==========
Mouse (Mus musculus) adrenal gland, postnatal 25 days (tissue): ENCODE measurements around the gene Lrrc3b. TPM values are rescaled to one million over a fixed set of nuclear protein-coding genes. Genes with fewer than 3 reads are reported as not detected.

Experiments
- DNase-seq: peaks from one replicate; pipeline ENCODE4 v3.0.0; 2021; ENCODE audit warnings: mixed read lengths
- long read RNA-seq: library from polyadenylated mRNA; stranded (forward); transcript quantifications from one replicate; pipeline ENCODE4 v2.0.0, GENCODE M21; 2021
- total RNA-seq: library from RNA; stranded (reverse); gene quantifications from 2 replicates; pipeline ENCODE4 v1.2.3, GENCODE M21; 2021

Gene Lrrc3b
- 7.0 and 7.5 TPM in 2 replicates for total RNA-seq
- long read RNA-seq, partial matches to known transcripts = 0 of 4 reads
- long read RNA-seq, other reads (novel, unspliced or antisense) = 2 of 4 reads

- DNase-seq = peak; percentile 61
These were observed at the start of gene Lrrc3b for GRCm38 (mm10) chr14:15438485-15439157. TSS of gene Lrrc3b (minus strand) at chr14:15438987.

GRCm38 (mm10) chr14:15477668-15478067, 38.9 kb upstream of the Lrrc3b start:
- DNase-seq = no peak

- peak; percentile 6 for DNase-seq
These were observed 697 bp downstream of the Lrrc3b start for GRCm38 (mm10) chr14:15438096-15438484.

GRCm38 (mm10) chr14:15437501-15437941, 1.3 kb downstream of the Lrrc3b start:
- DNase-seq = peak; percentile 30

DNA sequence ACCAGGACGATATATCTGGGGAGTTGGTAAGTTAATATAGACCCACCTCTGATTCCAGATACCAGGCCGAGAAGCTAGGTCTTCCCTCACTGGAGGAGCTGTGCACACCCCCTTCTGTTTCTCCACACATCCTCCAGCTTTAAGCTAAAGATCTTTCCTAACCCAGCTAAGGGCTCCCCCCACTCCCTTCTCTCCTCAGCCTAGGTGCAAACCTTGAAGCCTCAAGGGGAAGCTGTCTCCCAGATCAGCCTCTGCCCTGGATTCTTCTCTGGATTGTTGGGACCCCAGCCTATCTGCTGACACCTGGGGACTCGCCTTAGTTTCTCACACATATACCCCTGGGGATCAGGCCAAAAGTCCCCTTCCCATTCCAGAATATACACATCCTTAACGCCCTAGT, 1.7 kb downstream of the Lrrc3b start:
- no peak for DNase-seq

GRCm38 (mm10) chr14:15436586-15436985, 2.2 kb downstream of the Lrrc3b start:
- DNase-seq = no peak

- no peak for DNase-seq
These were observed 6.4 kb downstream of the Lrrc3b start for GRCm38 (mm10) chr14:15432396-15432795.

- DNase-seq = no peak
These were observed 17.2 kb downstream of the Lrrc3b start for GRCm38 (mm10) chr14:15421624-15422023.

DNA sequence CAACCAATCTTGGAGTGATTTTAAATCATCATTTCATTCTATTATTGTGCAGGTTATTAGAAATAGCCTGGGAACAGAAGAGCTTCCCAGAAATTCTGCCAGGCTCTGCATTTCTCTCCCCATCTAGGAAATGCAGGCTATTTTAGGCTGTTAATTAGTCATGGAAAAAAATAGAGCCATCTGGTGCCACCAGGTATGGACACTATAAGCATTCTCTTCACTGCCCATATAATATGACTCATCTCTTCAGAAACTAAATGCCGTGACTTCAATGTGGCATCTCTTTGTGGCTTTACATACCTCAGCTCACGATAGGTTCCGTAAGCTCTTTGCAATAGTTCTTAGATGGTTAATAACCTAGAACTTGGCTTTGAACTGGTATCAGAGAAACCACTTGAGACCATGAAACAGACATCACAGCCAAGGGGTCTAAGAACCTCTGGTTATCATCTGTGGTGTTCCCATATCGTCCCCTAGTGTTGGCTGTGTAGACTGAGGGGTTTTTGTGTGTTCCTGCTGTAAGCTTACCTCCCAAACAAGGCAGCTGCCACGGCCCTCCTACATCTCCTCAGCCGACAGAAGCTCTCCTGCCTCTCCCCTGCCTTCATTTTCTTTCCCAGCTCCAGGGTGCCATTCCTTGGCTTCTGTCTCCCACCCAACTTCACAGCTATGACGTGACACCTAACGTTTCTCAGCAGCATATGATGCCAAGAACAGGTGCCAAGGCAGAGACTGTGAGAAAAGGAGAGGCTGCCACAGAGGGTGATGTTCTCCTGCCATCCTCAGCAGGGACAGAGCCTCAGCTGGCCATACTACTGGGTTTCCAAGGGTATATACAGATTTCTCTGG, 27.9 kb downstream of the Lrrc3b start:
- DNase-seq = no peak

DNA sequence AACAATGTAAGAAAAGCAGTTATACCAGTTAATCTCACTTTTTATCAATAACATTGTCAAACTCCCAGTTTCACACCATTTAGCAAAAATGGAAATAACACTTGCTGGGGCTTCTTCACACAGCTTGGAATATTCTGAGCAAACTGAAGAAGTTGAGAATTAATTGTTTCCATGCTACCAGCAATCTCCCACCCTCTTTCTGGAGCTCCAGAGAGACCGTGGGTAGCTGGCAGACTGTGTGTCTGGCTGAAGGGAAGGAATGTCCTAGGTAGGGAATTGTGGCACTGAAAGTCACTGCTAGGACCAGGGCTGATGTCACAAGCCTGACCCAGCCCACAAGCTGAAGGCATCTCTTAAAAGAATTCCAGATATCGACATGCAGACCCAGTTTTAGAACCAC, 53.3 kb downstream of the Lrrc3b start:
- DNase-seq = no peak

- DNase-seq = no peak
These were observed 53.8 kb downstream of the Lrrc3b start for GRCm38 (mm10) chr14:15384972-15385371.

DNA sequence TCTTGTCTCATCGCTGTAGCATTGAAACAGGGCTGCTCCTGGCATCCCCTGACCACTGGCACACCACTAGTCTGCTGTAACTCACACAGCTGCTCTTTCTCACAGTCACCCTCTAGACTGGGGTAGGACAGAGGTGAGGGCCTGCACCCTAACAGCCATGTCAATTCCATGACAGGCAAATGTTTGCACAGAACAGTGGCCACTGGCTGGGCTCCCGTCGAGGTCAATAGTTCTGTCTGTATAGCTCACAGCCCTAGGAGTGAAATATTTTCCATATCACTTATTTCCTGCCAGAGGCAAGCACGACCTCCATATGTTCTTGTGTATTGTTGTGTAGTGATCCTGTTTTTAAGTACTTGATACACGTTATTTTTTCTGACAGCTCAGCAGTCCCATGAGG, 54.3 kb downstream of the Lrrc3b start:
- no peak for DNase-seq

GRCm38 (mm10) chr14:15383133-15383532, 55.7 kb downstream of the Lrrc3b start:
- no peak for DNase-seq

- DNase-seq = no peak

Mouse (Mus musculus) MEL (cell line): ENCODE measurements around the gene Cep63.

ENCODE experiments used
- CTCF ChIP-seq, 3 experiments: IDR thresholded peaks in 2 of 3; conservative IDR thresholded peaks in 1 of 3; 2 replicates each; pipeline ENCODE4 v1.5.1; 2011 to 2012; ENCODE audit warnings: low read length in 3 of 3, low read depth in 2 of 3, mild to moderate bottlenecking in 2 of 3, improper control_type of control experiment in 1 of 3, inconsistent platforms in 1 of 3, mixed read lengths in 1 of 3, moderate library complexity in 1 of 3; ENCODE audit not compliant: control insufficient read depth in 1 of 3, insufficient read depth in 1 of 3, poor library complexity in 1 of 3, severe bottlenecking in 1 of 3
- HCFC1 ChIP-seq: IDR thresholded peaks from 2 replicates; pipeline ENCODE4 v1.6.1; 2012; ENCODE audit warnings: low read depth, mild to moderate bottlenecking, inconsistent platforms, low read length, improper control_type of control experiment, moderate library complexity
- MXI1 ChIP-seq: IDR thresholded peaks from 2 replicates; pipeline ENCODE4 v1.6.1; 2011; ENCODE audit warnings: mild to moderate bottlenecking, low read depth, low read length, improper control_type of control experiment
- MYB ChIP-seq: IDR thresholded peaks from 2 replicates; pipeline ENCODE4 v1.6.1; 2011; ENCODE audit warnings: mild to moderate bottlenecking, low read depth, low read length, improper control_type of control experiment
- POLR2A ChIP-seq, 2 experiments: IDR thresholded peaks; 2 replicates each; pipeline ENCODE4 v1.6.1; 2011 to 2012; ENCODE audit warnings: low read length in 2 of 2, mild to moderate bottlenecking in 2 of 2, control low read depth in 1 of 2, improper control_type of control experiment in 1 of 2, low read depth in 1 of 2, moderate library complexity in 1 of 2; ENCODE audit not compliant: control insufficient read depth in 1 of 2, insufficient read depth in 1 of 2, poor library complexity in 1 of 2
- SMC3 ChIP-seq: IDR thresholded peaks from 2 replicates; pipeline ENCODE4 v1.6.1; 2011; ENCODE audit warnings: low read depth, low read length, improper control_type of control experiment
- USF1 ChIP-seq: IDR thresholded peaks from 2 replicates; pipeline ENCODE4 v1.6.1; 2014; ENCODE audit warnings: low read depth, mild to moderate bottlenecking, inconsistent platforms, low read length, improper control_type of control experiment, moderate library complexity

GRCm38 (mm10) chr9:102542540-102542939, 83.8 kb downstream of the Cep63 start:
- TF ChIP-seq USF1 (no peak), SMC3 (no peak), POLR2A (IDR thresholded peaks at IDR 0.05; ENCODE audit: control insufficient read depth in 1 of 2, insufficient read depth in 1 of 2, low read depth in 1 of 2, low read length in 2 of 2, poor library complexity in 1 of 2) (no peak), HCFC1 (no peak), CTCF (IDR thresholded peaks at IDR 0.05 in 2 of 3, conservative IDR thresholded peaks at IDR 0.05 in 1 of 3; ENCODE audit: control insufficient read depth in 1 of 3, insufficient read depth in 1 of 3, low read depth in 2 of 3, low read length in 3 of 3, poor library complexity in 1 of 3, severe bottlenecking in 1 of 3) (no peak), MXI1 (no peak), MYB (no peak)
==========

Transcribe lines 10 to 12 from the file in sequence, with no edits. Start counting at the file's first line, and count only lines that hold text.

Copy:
- DNase-seq = peak; percentile 61
These were observed at the start of gene Lrrc3b for GRCm38 (mm10) chr14:15438485-15439157. TSS of gene Lrrc3b (minus strand) at chr14:15438987.

GRCm38 (mm10) chr14:15477668-15478067, 38.9 kb upstream of the Lrrc3b start: